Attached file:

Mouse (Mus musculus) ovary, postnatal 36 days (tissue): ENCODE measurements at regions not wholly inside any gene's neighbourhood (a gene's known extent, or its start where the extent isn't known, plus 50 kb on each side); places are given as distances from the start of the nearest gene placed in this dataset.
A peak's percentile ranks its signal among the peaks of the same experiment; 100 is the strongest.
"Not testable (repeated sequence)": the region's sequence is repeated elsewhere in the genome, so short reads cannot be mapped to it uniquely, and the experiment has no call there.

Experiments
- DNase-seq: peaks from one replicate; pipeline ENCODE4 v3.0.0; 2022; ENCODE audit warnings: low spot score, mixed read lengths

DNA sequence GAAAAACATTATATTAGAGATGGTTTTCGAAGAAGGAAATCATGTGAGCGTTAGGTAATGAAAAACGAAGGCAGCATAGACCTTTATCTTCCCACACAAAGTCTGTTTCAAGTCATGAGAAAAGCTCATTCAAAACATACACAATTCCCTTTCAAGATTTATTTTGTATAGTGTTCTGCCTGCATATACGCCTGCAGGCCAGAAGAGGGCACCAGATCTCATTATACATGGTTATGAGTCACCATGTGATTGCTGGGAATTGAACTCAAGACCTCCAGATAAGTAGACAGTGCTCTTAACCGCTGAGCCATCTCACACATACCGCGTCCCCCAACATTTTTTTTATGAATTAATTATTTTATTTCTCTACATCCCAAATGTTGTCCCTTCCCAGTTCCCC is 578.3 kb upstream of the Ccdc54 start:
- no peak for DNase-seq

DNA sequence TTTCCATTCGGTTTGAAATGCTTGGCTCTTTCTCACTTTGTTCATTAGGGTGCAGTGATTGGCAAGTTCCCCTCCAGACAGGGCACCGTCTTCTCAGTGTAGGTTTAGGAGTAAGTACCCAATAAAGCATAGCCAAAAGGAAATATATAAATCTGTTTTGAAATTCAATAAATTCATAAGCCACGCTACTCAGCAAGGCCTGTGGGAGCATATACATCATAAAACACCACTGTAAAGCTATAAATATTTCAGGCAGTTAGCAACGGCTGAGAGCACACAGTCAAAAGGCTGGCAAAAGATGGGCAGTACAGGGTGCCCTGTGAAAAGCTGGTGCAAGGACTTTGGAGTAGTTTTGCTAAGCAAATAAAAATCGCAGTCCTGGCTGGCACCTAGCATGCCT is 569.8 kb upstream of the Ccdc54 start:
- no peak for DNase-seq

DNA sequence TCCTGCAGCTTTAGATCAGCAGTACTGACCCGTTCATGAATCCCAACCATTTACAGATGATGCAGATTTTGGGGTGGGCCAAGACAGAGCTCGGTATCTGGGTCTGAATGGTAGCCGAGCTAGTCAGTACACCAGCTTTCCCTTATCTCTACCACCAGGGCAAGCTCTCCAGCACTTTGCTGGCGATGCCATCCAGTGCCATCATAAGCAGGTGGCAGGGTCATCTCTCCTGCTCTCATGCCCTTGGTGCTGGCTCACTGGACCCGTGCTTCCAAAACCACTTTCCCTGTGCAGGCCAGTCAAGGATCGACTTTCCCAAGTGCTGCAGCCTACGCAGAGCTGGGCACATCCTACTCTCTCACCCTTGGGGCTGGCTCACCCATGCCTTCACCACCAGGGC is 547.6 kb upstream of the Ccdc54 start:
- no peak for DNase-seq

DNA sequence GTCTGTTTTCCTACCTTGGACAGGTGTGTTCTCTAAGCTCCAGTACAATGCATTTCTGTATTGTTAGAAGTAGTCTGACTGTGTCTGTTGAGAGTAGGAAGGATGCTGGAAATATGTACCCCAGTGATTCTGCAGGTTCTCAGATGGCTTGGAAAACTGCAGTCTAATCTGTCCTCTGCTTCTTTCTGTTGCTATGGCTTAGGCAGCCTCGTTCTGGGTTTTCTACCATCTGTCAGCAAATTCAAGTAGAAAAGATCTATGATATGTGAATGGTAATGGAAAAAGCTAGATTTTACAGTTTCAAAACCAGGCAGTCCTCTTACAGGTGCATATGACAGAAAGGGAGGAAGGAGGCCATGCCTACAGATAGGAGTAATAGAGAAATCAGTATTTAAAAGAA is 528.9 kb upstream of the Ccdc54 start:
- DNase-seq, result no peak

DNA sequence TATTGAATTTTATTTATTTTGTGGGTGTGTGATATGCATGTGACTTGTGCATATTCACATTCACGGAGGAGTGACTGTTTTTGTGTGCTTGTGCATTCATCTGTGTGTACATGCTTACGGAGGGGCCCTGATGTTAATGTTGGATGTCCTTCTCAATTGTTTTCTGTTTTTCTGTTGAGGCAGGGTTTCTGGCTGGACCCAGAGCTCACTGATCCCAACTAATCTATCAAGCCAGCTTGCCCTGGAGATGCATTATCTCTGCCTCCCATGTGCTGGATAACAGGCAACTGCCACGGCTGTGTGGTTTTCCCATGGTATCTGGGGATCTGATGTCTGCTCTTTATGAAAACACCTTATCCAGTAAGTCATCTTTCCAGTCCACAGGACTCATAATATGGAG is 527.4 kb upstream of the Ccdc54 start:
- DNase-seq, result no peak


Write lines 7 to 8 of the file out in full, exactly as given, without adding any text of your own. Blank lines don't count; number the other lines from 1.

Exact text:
- no peak for DNase-seq

DNA sequence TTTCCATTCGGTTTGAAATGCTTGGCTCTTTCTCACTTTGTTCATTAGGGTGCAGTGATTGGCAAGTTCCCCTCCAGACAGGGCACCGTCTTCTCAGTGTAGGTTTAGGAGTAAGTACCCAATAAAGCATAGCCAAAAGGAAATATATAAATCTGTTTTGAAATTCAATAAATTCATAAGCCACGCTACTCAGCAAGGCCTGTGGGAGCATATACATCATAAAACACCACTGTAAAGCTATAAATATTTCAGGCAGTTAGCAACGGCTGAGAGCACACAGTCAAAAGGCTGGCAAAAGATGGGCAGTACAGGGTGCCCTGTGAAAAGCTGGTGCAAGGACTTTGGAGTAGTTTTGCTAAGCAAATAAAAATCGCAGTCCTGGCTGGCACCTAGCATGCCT is 569.8 kb upstream of the Ccdc54 start: